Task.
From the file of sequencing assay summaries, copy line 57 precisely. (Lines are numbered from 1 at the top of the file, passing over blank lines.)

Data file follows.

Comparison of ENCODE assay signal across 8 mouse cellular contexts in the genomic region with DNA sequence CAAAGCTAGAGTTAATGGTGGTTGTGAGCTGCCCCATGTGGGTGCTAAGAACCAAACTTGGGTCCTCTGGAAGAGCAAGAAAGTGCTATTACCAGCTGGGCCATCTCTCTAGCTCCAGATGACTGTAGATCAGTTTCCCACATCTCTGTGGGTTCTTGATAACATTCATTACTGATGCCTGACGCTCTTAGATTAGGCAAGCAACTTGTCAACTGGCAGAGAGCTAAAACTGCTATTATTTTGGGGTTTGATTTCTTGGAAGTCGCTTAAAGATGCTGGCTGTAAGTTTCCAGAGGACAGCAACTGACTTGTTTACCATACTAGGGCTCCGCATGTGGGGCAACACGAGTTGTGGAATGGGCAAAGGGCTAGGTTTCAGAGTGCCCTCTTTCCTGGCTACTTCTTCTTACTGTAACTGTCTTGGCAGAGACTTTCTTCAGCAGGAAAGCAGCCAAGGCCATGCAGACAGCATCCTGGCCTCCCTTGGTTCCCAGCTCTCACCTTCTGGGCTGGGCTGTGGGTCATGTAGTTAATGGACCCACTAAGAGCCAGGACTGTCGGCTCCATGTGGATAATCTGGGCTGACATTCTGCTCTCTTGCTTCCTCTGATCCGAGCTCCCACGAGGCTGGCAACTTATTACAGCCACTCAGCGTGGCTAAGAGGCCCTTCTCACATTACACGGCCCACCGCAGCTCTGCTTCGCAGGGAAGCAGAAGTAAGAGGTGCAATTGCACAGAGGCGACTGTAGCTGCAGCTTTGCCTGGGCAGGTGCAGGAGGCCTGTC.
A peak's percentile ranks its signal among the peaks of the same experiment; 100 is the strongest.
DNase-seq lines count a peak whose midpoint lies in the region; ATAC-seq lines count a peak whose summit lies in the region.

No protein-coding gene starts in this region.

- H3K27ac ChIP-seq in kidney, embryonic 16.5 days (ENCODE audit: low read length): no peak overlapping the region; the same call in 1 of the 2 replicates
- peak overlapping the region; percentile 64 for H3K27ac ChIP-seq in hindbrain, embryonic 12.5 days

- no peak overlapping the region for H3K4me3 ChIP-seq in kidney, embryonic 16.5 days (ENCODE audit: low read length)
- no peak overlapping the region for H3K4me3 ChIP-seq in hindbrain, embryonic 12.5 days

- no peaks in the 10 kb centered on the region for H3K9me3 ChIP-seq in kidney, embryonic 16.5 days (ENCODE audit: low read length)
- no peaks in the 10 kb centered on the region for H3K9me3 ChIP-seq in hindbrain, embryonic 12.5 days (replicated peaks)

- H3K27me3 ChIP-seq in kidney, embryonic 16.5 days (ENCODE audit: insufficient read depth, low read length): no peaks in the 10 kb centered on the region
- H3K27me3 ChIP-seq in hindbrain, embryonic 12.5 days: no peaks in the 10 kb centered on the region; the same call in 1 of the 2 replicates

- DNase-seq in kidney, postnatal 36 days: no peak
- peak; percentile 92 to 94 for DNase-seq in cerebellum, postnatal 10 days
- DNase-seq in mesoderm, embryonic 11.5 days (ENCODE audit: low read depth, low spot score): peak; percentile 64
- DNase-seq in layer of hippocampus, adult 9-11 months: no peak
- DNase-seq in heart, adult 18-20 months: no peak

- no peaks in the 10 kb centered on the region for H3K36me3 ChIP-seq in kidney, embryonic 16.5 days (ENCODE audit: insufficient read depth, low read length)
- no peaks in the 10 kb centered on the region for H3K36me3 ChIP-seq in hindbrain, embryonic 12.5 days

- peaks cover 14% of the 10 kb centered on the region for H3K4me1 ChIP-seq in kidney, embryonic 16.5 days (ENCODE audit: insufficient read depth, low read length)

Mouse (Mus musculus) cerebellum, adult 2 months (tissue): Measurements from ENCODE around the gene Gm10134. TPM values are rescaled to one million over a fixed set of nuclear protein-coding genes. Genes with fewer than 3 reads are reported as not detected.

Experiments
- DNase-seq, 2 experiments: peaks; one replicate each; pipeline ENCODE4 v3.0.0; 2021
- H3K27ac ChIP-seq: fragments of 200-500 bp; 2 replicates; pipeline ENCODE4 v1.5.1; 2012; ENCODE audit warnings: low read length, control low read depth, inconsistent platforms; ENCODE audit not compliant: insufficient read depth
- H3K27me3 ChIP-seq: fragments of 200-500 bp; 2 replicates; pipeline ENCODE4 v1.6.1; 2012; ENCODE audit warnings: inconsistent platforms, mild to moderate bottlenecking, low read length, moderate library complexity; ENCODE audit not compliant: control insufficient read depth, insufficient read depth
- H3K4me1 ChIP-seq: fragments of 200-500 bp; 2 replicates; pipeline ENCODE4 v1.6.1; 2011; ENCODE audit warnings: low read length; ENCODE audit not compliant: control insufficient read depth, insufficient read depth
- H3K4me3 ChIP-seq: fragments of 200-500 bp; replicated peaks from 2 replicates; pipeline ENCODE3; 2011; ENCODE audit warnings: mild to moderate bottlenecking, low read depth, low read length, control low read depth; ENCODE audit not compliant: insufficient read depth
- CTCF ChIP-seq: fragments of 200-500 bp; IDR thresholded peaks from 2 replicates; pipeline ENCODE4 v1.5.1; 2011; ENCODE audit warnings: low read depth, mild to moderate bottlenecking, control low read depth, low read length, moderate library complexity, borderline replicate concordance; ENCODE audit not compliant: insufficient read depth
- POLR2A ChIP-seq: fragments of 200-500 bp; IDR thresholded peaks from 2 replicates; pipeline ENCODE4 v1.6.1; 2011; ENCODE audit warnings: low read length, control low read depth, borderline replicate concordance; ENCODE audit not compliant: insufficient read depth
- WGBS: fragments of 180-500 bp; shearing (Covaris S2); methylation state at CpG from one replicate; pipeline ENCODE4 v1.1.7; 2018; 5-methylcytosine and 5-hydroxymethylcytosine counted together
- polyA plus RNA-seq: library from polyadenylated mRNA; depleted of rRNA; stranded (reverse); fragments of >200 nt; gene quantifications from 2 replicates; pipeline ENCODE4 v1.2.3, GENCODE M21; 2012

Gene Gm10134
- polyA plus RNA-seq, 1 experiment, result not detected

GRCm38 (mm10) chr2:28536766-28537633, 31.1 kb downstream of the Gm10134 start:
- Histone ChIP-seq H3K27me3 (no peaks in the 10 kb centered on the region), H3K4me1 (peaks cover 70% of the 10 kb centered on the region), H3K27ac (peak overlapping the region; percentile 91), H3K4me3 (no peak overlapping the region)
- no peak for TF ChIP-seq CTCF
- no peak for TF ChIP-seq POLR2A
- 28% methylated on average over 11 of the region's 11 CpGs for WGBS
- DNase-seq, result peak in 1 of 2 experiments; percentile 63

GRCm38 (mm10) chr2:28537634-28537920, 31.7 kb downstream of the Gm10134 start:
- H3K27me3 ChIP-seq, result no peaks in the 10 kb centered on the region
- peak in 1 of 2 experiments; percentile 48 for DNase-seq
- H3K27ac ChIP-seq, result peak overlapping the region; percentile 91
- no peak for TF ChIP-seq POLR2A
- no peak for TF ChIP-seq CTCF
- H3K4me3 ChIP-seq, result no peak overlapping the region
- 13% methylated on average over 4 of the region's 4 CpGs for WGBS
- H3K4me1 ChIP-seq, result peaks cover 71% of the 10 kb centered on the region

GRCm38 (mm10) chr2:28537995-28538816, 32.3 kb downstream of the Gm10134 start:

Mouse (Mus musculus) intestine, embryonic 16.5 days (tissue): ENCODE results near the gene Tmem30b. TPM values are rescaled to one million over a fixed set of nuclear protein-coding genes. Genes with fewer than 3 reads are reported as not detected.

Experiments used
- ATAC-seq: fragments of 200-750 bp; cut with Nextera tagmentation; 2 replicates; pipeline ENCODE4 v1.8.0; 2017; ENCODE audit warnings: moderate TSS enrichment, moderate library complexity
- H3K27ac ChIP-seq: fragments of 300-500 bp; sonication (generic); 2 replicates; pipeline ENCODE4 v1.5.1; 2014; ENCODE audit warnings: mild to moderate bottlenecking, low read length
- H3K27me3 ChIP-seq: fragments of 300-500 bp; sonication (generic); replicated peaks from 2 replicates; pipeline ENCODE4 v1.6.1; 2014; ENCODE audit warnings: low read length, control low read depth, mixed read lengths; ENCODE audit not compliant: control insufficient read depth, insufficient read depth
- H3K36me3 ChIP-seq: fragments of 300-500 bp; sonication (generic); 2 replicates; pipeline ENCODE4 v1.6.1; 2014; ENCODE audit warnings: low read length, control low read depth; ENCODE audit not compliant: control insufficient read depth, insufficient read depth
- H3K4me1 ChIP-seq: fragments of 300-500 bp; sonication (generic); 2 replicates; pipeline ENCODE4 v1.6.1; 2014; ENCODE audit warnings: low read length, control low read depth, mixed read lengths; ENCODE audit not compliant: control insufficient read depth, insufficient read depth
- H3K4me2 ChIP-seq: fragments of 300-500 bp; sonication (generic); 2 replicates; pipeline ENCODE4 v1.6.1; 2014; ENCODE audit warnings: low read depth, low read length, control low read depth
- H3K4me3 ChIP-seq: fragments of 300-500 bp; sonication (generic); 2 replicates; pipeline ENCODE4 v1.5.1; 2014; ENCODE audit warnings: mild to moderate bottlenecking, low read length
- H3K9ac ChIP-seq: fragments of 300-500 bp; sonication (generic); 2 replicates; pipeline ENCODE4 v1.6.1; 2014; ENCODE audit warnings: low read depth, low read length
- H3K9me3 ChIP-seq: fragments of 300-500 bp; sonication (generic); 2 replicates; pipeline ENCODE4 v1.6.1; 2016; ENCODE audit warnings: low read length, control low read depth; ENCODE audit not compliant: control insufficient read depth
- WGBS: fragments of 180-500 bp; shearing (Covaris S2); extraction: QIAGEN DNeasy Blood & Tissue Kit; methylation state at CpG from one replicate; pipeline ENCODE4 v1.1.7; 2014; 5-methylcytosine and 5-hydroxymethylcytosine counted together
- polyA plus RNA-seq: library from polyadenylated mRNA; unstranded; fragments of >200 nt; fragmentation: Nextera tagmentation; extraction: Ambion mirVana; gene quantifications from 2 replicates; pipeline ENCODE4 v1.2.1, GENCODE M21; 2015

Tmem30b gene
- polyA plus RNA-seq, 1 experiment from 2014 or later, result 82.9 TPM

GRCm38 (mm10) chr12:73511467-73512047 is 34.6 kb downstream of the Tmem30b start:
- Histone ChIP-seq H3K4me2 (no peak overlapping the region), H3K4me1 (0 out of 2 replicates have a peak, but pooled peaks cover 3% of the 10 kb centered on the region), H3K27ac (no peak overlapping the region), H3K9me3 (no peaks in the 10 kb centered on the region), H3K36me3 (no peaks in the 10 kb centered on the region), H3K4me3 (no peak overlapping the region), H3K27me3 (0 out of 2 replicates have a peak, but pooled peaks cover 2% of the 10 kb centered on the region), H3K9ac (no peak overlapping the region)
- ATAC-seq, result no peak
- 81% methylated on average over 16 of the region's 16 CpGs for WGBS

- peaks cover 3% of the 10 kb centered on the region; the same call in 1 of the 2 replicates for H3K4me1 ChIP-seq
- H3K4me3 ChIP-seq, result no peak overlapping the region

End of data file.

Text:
- H3K4me2 ChIP-seq: fragments of 300-500 bp; sonication (generic); 2 replicates; pipeline ENCODE4 v1.6.1; 2014; ENCODE audit warnings: low read depth, low read length, control low read depth